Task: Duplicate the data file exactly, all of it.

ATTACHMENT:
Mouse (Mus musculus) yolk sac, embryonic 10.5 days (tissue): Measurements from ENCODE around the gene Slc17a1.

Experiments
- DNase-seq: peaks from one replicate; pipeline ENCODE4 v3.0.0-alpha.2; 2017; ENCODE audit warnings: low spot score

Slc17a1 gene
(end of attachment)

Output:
Mouse (Mus musculus) yolk sac, embryonic 10.5 days (tissue): Measurements from ENCODE around the gene Slc17a1.

Experiments
- DNase-seq: peaks from one replicate; pipeline ENCODE4 v3.0.0-alpha.2; 2017; ENCODE audit warnings: low spot score

Slc17a1 gene